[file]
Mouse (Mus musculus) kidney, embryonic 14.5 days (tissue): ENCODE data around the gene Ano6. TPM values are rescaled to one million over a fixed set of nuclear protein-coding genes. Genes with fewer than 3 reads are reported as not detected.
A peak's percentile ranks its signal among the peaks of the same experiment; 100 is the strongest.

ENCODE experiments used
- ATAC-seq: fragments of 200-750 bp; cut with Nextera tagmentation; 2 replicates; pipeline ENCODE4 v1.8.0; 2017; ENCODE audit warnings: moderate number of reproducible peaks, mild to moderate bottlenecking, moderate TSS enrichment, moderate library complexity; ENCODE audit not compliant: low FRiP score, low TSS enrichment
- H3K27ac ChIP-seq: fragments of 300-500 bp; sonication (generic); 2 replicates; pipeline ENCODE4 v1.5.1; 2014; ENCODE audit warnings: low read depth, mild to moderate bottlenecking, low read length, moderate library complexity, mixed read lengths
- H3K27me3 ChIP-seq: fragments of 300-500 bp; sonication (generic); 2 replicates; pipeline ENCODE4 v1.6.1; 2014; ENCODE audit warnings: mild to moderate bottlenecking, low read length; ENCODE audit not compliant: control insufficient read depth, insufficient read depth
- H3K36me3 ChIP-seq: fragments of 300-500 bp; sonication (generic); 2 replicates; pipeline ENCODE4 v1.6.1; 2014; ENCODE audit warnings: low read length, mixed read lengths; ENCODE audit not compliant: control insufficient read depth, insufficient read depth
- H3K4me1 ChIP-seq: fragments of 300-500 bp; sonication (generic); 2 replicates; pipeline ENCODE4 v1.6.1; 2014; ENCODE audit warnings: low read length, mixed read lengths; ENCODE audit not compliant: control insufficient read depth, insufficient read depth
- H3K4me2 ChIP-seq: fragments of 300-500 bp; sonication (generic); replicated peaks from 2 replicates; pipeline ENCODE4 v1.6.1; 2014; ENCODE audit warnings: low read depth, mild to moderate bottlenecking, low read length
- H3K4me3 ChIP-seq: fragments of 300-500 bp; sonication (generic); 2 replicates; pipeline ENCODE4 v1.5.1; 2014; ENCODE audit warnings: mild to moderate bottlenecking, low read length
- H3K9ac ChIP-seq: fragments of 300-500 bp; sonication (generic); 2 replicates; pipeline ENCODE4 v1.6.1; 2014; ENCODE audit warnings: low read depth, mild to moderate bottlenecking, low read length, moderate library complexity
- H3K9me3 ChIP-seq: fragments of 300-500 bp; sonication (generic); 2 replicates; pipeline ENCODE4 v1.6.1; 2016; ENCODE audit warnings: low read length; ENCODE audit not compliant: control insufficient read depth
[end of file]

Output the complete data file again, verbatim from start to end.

Mouse (Mus musculus) kidney, embryonic 14.5 days (tissue): ENCODE data around the gene Ano6. TPM values are rescaled to one million over a fixed set of nuclear protein-coding genes. Genes with fewer than 3 reads are reported as not detected.
A peak's percentile ranks its signal among the peaks of the same experiment; 100 is the strongest.

ENCODE experiments used
- ATAC-seq: fragments of 200-750 bp; cut with Nextera tagmentation; 2 replicates; pipeline ENCODE4 v1.8.0; 2017; ENCODE audit warnings: moderate number of reproducible peaks, mild to moderate bottlenecking, moderate TSS enrichment, moderate library complexity; ENCODE audit not compliant: low FRiP score, low TSS enrichment
- H3K27ac ChIP-seq: fragments of 300-500 bp; sonication (generic); 2 replicates; pipeline ENCODE4 v1.5.1; 2014; ENCODE audit warnings: low read depth, mild to moderate bottlenecking, low read length, moderate library complexity, mixed read lengths
- H3K27me3 ChIP-seq: fragments of 300-500 bp; sonication (generic); 2 replicates; pipeline ENCODE4 v1.6.1; 2014; ENCODE audit warnings: mild to moderate bottlenecking, low read length; ENCODE audit not compliant: control insufficient read depth, insufficient read depth
- H3K36me3 ChIP-seq: fragments of 300-500 bp; sonication (generic); 2 replicates; pipeline ENCODE4 v1.6.1; 2014; ENCODE audit warnings: low read length, mixed read lengths; ENCODE audit not compliant: control insufficient read depth, insufficient read depth
- H3K4me1 ChIP-seq: fragments of 300-500 bp; sonication (generic); 2 replicates; pipeline ENCODE4 v1.6.1; 2014; ENCODE audit warnings: low read length, mixed read lengths; ENCODE audit not compliant: control insufficient read depth, insufficient read depth
- H3K4me2 ChIP-seq: fragments of 300-500 bp; sonication (generic); replicated peaks from 2 replicates; pipeline ENCODE4 v1.6.1; 2014; ENCODE audit warnings: low read depth, mild to moderate bottlenecking, low read length
- H3K4me3 ChIP-seq: fragments of 300-500 bp; sonication (generic); 2 replicates; pipeline ENCODE4 v1.5.1; 2014; ENCODE audit warnings: mild to moderate bottlenecking, low read length
- H3K9ac ChIP-seq: fragments of 300-500 bp; sonication (generic); 2 replicates; pipeline ENCODE4 v1.6.1; 2014; ENCODE audit warnings: low read depth, mild to moderate bottlenecking, low read length, moderate library complexity
- H3K9me3 ChIP-seq: fragments of 300-500 bp; sonication (generic); 2 replicates; pipeline ENCODE4 v1.6.1; 2016; ENCODE audit warnings: low read length; ENCODE audit not compliant: control insufficient read depth